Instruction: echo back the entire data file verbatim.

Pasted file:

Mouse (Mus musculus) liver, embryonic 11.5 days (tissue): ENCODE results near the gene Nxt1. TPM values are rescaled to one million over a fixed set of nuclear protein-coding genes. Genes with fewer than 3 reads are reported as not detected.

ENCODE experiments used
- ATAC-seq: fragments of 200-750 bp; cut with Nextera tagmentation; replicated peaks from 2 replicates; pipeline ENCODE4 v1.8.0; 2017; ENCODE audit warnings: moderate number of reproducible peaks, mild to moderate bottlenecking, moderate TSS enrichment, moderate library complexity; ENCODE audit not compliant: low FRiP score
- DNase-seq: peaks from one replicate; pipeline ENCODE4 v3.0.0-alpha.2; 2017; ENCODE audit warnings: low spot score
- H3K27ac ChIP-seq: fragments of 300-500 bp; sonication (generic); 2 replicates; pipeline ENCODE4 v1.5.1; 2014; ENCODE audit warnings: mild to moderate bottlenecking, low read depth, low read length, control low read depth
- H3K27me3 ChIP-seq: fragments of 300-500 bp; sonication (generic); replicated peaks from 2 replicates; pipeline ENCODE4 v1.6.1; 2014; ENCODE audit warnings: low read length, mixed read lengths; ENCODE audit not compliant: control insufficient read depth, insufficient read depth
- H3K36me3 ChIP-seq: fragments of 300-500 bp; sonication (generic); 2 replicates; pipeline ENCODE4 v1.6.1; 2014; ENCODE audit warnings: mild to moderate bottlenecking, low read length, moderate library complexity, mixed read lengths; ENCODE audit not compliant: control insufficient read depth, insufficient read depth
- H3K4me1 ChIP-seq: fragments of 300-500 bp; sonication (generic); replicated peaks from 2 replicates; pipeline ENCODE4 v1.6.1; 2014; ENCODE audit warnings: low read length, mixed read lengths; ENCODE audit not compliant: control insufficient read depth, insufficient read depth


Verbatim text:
Mouse (Mus musculus) liver, embryonic 11.5 days (tissue): ENCODE results near the gene Nxt1. TPM values are rescaled to one million over a fixed set of nuclear protein-coding genes. Genes with fewer than 3 reads are reported as not detected.

ENCODE experiments used
- ATAC-seq: fragments of 200-750 bp; cut with Nextera tagmentation; replicated peaks from 2 replicates; pipeline ENCODE4 v1.8.0; 2017; ENCODE audit warnings: moderate number of reproducible peaks, mild to moderate bottlenecking, moderate TSS enrichment, moderate library complexity; ENCODE audit not compliant: low FRiP score
- DNase-seq: peaks from one replicate; pipeline ENCODE4 v3.0.0-alpha.2; 2017; ENCODE audit warnings: low spot score
- H3K27ac ChIP-seq: fragments of 300-500 bp; sonication (generic); 2 replicates; pipeline ENCODE4 v1.5.1; 2014; ENCODE audit warnings: mild to moderate bottlenecking, low read depth, low read length, control low read depth
- H3K27me3 ChIP-seq: fragments of 300-500 bp; sonication (generic); replicated peaks from 2 replicates; pipeline ENCODE4 v1.6.1; 2014; ENCODE audit warnings: low read length, mixed read lengths; ENCODE audit not compliant: control insufficient read depth, insufficient read depth
- H3K36me3 ChIP-seq: fragments of 300-500 bp; sonication (generic); 2 replicates; pipeline ENCODE4 v1.6.1; 2014; ENCODE audit warnings: mild to moderate bottlenecking, low read length, moderate library complexity, mixed read lengths; ENCODE audit not compliant: control insufficient read depth, insufficient read depth
- H3K4me1 ChIP-seq: fragments of 300-500 bp; sonication (generic); replicated peaks from 2 replicates; pipeline ENCODE4 v1.6.1; 2014; ENCODE audit warnings: low read length, mixed read lengths; ENCODE audit not compliant: control insufficient read depth, insufficient read depth